Welcoming the new Member States
Gertrude Tumpel-Gugerell, Member of the Executive Board, European Central Bank, Dinner speech, East-West Conference, 3 November 2003, Oesterreichische Nationalbank, Vienna
Ladies and gentlemen,
It is a great pleasure and honour for me to give the dinner speech at this conference and share with you some thoughts on the threshold of the accession of ten new Member States to the European Union. Tonight is a night of festivity. Most of you have been involved in the accession process one way or the other over the past few years. Many of you have made a substantial contribution to this process. I think this festive event tonight is so important because it pays due tribute to all these efforts. Enlargement is a major achievement and, a few years ago, it could not be taken for granted that the accession process would be completed as smoothly as now appears to be the case.
In my view, the Oesterreichische Nationalbank is certainly well placed to arrange an evening of celebration like this. Based on its long-standing expertise on central and eastern Europe, the OeNB has been one of the few institutions involved in enlargement issues from the very beginning, and it has regularly addressed such matters in the Eurosystem, in other European bodies as well as here in Austria.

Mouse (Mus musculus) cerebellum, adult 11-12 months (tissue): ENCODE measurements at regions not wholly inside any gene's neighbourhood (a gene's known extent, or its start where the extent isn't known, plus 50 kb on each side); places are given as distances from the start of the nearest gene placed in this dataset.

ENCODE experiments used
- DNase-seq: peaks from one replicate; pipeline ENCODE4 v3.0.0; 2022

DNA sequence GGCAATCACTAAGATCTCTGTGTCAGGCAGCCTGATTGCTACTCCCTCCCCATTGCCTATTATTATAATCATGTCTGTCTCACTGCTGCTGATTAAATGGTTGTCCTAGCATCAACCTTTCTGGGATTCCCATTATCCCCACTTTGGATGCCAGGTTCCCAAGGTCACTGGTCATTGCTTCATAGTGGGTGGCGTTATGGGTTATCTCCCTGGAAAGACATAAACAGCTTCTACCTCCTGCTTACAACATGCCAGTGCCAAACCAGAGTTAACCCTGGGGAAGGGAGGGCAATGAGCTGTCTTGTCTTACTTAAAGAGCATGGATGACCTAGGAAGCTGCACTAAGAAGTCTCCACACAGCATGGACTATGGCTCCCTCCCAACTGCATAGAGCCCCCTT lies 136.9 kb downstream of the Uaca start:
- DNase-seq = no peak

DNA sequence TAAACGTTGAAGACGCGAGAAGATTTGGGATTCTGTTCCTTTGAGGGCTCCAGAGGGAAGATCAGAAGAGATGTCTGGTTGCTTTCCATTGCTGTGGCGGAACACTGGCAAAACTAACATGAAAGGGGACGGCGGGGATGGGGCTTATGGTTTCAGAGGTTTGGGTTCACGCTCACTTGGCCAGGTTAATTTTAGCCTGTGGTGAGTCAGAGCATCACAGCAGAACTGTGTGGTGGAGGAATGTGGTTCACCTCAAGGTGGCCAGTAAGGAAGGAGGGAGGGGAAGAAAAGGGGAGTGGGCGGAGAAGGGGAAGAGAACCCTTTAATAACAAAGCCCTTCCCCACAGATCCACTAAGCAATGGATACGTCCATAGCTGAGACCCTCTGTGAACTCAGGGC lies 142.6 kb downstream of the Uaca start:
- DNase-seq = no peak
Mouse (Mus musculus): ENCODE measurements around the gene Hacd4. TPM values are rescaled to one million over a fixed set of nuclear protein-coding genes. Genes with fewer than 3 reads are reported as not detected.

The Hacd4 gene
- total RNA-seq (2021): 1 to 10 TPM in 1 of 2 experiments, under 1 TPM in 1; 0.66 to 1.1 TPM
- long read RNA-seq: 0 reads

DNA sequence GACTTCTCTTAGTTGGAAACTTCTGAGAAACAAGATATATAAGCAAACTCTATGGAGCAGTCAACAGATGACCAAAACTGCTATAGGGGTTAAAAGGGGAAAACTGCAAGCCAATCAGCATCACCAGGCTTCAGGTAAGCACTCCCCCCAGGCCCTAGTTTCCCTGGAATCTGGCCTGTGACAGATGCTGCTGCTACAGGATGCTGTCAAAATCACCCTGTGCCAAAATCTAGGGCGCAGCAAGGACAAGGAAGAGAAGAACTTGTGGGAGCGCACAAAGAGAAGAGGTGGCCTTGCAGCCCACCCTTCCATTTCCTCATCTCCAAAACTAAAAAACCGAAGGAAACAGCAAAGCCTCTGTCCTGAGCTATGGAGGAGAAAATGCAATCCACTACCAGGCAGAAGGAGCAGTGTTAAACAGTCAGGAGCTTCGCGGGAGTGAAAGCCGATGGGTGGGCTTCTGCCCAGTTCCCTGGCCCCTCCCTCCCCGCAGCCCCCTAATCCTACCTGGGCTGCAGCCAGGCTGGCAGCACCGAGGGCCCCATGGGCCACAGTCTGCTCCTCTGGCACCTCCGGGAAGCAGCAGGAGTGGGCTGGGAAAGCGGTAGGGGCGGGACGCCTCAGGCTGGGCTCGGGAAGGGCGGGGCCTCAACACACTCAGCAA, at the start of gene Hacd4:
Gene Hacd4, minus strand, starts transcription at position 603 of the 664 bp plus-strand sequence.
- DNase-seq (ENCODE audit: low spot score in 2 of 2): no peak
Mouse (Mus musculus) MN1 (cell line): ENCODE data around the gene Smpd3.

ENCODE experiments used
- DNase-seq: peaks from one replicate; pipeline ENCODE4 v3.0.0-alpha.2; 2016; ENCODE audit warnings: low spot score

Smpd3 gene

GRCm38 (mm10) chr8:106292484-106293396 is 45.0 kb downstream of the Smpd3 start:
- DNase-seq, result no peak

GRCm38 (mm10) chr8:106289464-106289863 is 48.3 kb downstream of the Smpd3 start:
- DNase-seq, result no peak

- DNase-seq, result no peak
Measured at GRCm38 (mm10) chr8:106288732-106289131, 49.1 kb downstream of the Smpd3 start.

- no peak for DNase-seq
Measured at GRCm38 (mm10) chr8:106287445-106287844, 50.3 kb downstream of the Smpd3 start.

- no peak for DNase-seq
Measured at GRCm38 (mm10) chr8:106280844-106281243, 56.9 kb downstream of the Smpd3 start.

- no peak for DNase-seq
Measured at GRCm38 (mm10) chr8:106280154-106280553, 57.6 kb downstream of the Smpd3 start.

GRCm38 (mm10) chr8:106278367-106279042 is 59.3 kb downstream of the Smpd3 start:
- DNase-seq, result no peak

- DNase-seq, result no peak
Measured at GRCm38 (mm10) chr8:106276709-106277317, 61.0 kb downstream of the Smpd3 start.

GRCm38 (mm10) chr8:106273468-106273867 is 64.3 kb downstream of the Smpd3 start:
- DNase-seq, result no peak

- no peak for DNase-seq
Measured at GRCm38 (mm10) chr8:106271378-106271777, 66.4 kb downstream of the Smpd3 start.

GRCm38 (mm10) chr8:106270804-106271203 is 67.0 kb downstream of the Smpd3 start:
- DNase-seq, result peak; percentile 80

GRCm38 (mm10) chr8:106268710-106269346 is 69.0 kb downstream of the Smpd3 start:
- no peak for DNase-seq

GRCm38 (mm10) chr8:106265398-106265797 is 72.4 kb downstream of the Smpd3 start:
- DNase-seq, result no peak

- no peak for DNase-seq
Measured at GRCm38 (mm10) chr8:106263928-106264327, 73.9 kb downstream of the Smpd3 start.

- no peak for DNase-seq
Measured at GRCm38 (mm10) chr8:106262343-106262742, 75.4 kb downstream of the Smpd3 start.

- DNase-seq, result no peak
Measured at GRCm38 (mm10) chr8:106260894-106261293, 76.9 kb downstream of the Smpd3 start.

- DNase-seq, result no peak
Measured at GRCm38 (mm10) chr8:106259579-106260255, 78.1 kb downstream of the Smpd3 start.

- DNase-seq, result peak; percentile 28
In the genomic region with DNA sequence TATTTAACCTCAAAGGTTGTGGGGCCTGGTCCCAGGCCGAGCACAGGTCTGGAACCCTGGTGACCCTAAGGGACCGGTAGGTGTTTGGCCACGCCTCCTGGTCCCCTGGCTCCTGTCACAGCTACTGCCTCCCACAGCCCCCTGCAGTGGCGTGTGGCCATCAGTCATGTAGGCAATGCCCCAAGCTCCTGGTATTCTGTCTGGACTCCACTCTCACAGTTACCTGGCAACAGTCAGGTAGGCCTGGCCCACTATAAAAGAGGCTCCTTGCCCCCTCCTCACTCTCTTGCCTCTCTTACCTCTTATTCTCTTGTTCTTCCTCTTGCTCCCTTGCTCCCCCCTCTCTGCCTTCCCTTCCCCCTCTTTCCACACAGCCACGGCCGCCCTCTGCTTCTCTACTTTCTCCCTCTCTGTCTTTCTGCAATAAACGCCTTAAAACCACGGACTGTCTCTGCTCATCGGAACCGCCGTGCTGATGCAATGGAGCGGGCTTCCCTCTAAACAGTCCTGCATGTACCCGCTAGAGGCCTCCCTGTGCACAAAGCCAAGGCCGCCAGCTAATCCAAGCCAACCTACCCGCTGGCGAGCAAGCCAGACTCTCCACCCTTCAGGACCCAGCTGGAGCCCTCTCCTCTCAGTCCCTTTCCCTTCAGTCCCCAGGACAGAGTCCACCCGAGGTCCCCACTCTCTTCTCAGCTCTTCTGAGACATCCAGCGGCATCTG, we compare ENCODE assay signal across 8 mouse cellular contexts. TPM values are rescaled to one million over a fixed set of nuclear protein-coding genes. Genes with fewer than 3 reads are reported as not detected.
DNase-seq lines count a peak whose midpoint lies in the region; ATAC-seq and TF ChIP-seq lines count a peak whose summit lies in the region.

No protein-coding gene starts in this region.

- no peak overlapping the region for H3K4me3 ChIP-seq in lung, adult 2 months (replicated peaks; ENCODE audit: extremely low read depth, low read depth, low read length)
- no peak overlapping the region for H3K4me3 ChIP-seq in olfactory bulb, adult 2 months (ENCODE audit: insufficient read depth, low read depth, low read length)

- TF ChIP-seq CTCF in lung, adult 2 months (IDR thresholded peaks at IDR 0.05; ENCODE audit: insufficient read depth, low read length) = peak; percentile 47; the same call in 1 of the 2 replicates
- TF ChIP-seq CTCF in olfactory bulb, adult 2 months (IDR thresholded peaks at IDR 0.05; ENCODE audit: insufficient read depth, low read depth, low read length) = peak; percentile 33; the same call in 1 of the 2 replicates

On a personal note, let me add that I had the privilege to oversee and steer enlargement issues at the Oesterreichische Nationalbank as one of my duties as Board Member and Vice-Governor from 1997/98 to 2003. This was a fascinating assignment - during the critical years of preparation for accession - and I am extremely pleased to see that many of the initiatives I supported are now coming to fruition or continue to be useful and facilitate the overall process.
As the last session before dinner  clearly demonstrated, the prospective monetary integration of the new Member States is increasingly moving into focus. At last year's East-West conference, Tommaso Padoa-Schioppa explored the issues involved, speaking about "Trajectories towards the euro and the role of ERM II". In order to avoid repetition, I would like to touch only briefly on this topic and focus, in a selective manner, on three key points which will guide the approach of the European Central Bank (ECB) in this area.